Raymond Hilliard Homes, Chinatown (1966): On an irregular site along busy Cermak Road, this is one of the most successful of Chicago’s public housing complexes. Although access to the site is limited, this is Goldberg at his curvaceous, precast best. His signature rounded forms are on clear display here. For an architect of his influence, this is apparently the only Goldberg structure on the National Register of Historic Places.

Hilliard Houses

River City, South Loop (1986): The building extends over the water, and instead of the parking garage in Marina City, here it’s replaced by boat slips. The form is complex and difficult to grasp from street level, and it’s in a lousy location, cut off by Congress Parkway, and out of the urban fabric, with vacant lots to the north and south. It’s best seen from across the river, or from the architecture boat tour, or if you’re lucky, from a plane, where the S curve of the layout becomes clear.

River City, feeling a bit lonely out of the Loop

Marina City, River North (1967): This is his best-known project, with corncob floors rising out of a spiraling garage base. It’s part of an ensemble of architectural heavyweights, with Mies’ landmark IBM building next door, and along Chicago’s architectural textbook Dearborn Street. Mies was not the only style in Chicago in the mid-20th century. The construction of the towers was an event, with the slim concrete core of the structure rising to its full height as the first stage of construction. Whole books have been written on these structures, so I’ll just post a pretty picture.

Parking structure, Marina City

Prentice Women’s Hospital, Streeterville (1975): On borrowed time, it looks like it’s destined for demolition, and is now one of the nation’s most endangered landmarks. It’s been empty since 2007, and the building next door to it has been demolished, now affording a clear view of the structure. At ground level, it’s rather grim, with ill-defined entrances, but really shines above ground, with the soaring cloverleaf structure growing out of the base. The form is unmistakable, unique and innovative even for Chicago, a thrilling piece of engineering and architecture up top, but marred by an additional floor on the base that hides a clear view of the extraordinary cantilevering. For more information on the building and the detailed reuse study, see the Landmarks Illinois and the National Trust page on Prentice.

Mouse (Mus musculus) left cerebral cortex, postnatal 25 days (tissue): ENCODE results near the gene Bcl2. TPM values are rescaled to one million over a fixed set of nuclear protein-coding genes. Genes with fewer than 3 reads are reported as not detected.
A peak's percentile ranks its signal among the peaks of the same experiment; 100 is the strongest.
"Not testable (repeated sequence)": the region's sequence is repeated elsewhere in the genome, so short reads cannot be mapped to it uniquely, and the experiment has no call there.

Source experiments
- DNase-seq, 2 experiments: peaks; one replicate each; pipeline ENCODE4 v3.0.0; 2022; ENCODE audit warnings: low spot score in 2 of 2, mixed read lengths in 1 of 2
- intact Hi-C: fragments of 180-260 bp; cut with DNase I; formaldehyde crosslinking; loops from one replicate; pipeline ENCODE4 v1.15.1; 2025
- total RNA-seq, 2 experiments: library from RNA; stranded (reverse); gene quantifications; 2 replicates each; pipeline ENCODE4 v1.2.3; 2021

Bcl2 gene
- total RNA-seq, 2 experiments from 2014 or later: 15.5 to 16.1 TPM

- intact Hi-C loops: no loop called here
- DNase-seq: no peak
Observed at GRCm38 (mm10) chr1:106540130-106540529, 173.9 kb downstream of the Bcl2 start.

Prentice Women’s Hospital, better visit now before it’s gone!

Astor Tower, Gold Coast (1963): Using the rounded columns of his Helstein House, Goldberg gave us a tower in the formerly low-rise Gold Coast district, but with a small and distinct footprint at street level. The base is small, with two canopies at the asymmetric entrances. Signature 1960s chic and glamor that feels its age. The windows used to be louvered, but those were replaced in a recent renovation with more pedestrian glass elements.

Base of Astor Tower, slim and weightless

Brennemann Elementary School, Lakeview (1963): Very little of the Goldberg structure is visible, it’s been virtually obliterated by more recent building.

Wright College, Montrose at Narrangansett (1992): On the very edge of Chicago, this is his last completed work. I didn’t have the chance to look closely at this, but it’s unmistakably his work, with its rounded forms and windows. Definitely worth a closer look next time I’m in town.

Wright College, Goldberg’s final act